Phase II kick-off – from staying home to staying safe
7 May 2020
This has been a short week for most regions. Tomorrow’s VE day holiday here in the UK was labelled “Victory in Europe” in 1945, and marked the huge victory against the forces of tyranny and isolating nationalism. We know those forces are not dead, however. In the face of a terrible external threat, victory can still only be achieved together as nations. The effectiveness of lockdown at the micro (community) level is not only about structures (stay at home) but requires individuals to also behave appropriately (staying safe).
Similarly, at the macro (national) level success over a mutual enemy requires consideration of our neighbours as well as ourselves. We must trust that our neighbours think likewise, and choose to act responsibly in the spirit of that collective goodwill.
Much of what has occurred this week has reminded us of this theme.
Among the reasons that the British public decided to leave the European Union (EU) was an impression of its fragile structure failing amid a weakening common purpose. On Tuesday, the highest court in Germany ruled that the German government had failed to hold the European Central Bank (ECB) to account for its latest asset purchase programs, which are intended to carry the EU’s economy across the void of coronavirus-related inactivity. The court did not say that the recent Pandemic Emergency Purchase Program (PEPP) was a problem, nor did it say the ECB had exceeded its remit, but reading between the lines we deduced that the European Monetary Union (EMU) would do better to address its structural weaknesses through a common mandate, rather than ‘muddling-through’ yet again.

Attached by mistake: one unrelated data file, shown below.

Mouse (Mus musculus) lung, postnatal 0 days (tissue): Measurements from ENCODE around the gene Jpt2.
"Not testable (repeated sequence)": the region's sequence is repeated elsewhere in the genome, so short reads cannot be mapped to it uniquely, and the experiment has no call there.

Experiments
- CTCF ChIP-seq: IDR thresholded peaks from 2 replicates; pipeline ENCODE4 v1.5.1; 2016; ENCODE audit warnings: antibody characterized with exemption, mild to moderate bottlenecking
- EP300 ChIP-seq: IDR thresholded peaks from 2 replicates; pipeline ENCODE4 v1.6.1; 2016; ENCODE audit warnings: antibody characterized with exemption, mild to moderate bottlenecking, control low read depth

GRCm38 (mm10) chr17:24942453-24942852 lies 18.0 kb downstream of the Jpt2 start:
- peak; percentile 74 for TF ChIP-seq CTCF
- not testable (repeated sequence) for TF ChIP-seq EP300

The ECB was given three months to provide explanations. The markets did not see the ruling as great for Europe but while it clearly raises some risks to the continuation of printing euros to fund asset purchases, the ECB should be able to satisfy the court’s conditions.
Despite the court not questioning the PEPP, the program’s major beneficiary had been Italian Government bonds (known as BTPs). Before the intervention, bond investors started selling BTPs, with the spread against (the interest burden above) ten-year German bonds widening by 0.25%, the ten-year BTP heading back to a 2% yield. For Italy, and Europe as a whole, not disastrous but not helpful.
We talk about the role of central banks creating/printing money to fund short-term government spending in the following article. In normal times, most people (and here we count old-fashioned economists in that group) would think that printing large sums of money is poison for an economy and its currency. Surely then, if the ECB is to be kept away from its printing press, the Euro should rise?
As the graph above shows, the Euro has been falling. At least in the short-term, investors appear to see printing money as a medicine, not a poison. This medication may have side-effects if taken too long but, right now, there is no other remedy.
Faced with the task of rescuing the European economy from the brink, policymakers might consider the court’s ruling and the market reaction as an opportunity to use the shared experience of the coronavirus to revive the sense of collective purpose and solidarity among eurozone citizens, and to finally fill some of the conspicuous gaps that the structure of the common currency has suffered from since the start. A commonly funded, post-virus ‘reset and rebuild’ investment program might be a good starting place.